Kelvin Beachum on Switching NFL Teams
The New York Jets lineman talks altering his nutrition, workouts, and more.
Pro football players’ success depends on consistency, so when they’re traded or signed to a new team, they need to quickly adapt to their new routine.
NFL offensive tackle Kelvin Beachum knows all about it. The 6-foot-2-inch, 303-pound lineman has been on three rosters throughout his career: He played for the Pittsburgh Steelers for four years and the Jacksonville Jaguars for one before signing a three-year contract with the New York Jets in 2017.
“It’s tough adjusting to a new place and a new team,” he says. “You have to learn your way around the city, where you’re going to live, what your family is going to do, and that’s on top of actually doing my job as a football player. It’s a transition, but it’s also part of the business.”
Although every switch is unique, Beachum has noticed a few recurring realities no matter where he goes. Furthermore caught up with him ahead of the 2018 NFL season to learn more about some of the adjustments he's learned to accept as part of the process.
Distance gets in the way of family time.
“Most people don’t realize what it means for NFL players’ families when they change teams. As athletes, we grow up playing football and we keep playing when we switch teams, but your family can’t drop everything and go to another city. When I was in Pittsburgh and then signed with Jacksonville, my wife was in school at Duquesne University and my daughter was in daycare at the time. We had a great support system there so my wife stayed in Pittsburgh until she finished school. That means a lot of flights back and forth. My wife and daughter would visit me in Jacksonville but there were no direct flights, so they had to make a connection each time. That’s a behind-the-scenes change that you have to learn to deal with.”
New teammates function as a support system.
“The easiest part of moving is getting to know my new teammates and the camaraderie in the locker room. We all play a hard game and everyone on the team goes through the same thing on the field. Most of us have played with someone else in the locker room—whether in college, the pros, or even high school—at some point. Football is a small fraternity of guys and those connections make the transition easier.”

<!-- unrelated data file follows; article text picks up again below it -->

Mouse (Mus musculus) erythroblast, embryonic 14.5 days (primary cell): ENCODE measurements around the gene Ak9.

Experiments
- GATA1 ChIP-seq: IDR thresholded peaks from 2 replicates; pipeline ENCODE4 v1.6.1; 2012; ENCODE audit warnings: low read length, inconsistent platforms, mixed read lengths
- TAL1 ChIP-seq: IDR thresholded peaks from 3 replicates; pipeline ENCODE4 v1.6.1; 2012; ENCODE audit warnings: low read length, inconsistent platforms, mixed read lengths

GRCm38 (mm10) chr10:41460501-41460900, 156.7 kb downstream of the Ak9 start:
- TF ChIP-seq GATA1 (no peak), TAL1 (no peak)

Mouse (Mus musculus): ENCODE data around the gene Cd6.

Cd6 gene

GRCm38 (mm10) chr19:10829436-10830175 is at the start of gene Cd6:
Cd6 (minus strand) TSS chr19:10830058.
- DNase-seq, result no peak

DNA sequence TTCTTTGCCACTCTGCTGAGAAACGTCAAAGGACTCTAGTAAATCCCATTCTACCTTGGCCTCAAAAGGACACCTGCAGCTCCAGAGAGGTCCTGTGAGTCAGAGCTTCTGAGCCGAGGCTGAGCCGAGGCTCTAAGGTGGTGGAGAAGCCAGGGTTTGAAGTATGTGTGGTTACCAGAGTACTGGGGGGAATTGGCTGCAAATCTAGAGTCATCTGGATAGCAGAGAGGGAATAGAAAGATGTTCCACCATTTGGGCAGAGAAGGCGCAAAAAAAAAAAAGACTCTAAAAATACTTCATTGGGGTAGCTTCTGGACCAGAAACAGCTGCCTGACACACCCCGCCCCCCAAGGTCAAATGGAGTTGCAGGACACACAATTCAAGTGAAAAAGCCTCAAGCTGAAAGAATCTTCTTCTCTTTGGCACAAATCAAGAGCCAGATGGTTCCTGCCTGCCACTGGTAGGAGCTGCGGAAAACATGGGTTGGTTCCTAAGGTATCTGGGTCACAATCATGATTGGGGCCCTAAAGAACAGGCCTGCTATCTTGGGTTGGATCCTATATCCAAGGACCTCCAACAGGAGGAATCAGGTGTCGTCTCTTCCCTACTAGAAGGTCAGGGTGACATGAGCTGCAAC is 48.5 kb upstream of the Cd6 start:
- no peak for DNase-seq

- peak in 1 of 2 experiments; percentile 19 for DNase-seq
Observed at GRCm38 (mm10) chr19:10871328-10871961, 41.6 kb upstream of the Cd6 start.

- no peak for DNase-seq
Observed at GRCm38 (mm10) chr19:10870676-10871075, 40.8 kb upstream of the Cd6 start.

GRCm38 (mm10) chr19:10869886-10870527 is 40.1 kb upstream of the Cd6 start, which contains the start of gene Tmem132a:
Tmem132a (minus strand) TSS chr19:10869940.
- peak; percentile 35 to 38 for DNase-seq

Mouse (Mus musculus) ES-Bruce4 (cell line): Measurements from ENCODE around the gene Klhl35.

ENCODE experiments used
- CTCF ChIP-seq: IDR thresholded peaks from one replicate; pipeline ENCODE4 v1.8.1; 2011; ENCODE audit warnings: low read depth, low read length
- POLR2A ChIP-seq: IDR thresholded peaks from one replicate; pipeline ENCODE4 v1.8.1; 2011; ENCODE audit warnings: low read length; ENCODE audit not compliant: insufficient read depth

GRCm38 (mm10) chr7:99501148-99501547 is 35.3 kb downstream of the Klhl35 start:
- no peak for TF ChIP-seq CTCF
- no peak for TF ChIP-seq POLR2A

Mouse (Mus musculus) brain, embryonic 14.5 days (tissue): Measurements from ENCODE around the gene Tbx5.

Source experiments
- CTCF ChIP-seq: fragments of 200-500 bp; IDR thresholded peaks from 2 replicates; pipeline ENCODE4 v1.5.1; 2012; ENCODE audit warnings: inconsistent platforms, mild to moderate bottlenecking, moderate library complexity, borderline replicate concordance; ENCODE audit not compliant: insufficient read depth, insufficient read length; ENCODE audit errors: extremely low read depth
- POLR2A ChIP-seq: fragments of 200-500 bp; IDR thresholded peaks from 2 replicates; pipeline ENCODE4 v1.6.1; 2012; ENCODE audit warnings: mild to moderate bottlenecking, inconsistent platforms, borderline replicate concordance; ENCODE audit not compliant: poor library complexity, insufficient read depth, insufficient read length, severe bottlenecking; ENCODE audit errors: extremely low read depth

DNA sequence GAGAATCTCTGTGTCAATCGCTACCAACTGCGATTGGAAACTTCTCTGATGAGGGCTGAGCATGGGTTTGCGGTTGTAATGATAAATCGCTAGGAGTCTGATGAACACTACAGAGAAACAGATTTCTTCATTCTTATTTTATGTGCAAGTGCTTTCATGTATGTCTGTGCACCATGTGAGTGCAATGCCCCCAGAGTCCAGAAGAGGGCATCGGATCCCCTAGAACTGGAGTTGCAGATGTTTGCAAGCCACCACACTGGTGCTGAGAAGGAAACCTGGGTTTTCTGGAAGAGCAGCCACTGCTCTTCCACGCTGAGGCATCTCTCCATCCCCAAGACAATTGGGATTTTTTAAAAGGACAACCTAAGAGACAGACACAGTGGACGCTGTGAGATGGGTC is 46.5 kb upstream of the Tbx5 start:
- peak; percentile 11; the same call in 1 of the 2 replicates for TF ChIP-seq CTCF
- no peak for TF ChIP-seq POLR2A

His nutrition needs to change with the climate.
“One of the biggest changes I had to deal with moving from Pittsburgh to Jacksonville was hydration and my carb intake. I had to make sure I got enough water while training and enough carbs during the day because those two places have such different climates. It’s hard to describe just how hot it gets down there in Florida. I also found I needed more energy in my tank to get through games and practices. That was an adjustment for me, but as a player, you just have to do it. You have to be willing to make the change.”
“A few exercises are huge for me when I’m relocating. As much as I hate them, inchworms are great because they prepare your whole body for a workout. Lunge variations have been instrumental for me because they hit the glutes and keep your legs and foundation strong. Core is extremely important for football players, so I do farmer’s walks to keep it strong. You also can’t go wrong with planks, especially since they’re easy to do anywhere, even when you’re moving and packing. I do three sets of one-minute planks.”
Every team has a different training style.
“Team have different offensive philosophies, different cultures. Going from the Steelers to the Jaguars means you have to adjust how you play, learn the new playbook and sometimes lose or gain weight. Some teams are more hands-off in the weight room and let you do your own thing while others are more hands-on, staying on top of you to make sure you’re hitting certain numbers. You get accustomed to your routine, and then when you change teams, you have to adjust. It’s just part of being an NFL player.”
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